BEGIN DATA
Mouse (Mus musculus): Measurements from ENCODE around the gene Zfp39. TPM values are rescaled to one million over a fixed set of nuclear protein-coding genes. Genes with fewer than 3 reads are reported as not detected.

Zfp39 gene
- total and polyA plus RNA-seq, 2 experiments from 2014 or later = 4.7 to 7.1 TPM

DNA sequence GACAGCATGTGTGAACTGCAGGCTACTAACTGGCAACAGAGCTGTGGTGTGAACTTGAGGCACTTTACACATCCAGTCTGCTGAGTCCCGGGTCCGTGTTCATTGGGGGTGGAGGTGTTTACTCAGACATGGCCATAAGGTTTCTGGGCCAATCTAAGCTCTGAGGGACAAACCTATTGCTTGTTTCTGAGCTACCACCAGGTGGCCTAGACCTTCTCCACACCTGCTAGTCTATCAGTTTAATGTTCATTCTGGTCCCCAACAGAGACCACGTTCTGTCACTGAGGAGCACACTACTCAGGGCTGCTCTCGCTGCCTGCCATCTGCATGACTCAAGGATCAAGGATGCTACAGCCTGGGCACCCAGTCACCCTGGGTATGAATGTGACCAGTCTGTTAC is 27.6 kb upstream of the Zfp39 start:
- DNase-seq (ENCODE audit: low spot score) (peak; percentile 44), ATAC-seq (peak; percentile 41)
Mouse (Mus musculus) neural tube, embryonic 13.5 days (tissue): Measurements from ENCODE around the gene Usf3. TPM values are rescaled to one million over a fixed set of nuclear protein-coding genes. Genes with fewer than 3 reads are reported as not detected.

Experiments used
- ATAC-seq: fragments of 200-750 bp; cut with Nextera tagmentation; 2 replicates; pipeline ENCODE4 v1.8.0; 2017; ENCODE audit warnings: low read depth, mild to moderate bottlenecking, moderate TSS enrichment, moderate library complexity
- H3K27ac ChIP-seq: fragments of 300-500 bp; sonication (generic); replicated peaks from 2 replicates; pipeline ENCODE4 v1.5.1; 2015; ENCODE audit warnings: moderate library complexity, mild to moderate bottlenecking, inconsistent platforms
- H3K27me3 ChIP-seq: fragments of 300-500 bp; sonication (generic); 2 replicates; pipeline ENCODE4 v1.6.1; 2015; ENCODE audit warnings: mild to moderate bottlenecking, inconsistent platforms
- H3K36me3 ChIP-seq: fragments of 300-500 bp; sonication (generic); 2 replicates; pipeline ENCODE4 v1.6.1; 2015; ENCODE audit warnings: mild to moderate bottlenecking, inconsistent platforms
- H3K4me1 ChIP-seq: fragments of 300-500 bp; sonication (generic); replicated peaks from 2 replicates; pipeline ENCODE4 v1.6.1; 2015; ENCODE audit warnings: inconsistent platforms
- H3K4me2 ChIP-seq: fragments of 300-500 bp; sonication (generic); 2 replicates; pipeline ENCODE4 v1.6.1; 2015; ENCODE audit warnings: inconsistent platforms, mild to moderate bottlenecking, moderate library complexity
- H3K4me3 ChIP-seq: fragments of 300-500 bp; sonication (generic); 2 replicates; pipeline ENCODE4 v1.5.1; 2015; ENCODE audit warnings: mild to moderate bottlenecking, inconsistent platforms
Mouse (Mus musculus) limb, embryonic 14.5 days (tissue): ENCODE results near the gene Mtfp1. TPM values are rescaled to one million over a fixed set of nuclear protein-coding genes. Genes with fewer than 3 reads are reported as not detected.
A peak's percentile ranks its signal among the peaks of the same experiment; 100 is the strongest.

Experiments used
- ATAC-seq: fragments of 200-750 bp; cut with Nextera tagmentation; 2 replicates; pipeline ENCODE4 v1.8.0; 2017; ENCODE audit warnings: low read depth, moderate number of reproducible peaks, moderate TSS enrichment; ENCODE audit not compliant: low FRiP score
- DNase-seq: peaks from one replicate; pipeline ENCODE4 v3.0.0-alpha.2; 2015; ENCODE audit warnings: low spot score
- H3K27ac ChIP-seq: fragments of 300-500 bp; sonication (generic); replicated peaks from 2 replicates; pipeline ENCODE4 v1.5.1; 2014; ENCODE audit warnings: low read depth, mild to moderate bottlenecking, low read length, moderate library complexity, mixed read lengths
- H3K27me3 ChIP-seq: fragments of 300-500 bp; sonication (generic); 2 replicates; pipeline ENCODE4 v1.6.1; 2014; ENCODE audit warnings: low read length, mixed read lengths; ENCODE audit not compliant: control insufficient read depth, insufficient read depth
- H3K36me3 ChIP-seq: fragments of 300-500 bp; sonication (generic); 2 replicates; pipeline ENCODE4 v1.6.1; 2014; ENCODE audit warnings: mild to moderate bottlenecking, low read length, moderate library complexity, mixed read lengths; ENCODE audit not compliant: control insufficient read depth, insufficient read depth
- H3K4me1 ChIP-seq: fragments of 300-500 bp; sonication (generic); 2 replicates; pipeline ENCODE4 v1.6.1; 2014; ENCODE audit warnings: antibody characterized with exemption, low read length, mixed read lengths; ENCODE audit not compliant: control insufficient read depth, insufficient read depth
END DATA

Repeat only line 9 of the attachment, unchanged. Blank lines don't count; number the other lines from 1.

- H3K27ac ChIP-seq: fragments of 300-500 bp; sonication (generic); replicated peaks from 2 replicates; pipeline ENCODE4 v1.5.1; 2015; ENCODE audit warnings: moderate library complexity, mild to moderate bottlenecking, inconsistent platforms